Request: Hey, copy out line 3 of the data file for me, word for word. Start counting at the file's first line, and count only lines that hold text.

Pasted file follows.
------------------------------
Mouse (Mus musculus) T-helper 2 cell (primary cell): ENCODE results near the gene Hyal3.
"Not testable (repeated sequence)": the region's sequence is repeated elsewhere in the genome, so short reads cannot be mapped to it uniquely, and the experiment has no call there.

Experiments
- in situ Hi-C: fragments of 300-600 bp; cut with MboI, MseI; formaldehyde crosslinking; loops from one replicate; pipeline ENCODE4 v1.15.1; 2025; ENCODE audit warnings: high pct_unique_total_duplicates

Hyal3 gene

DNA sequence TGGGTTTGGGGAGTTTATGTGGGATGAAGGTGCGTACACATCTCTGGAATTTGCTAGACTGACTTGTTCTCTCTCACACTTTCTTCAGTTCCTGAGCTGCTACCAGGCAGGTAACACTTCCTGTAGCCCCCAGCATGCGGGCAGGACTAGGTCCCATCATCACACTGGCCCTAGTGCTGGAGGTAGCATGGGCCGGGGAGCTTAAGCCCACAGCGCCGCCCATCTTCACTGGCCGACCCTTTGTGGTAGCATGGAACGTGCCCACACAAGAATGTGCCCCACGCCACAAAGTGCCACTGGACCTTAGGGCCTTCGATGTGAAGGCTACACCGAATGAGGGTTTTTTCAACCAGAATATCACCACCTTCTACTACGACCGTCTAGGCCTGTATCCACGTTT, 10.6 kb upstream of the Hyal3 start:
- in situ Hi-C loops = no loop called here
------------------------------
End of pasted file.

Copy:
Experiments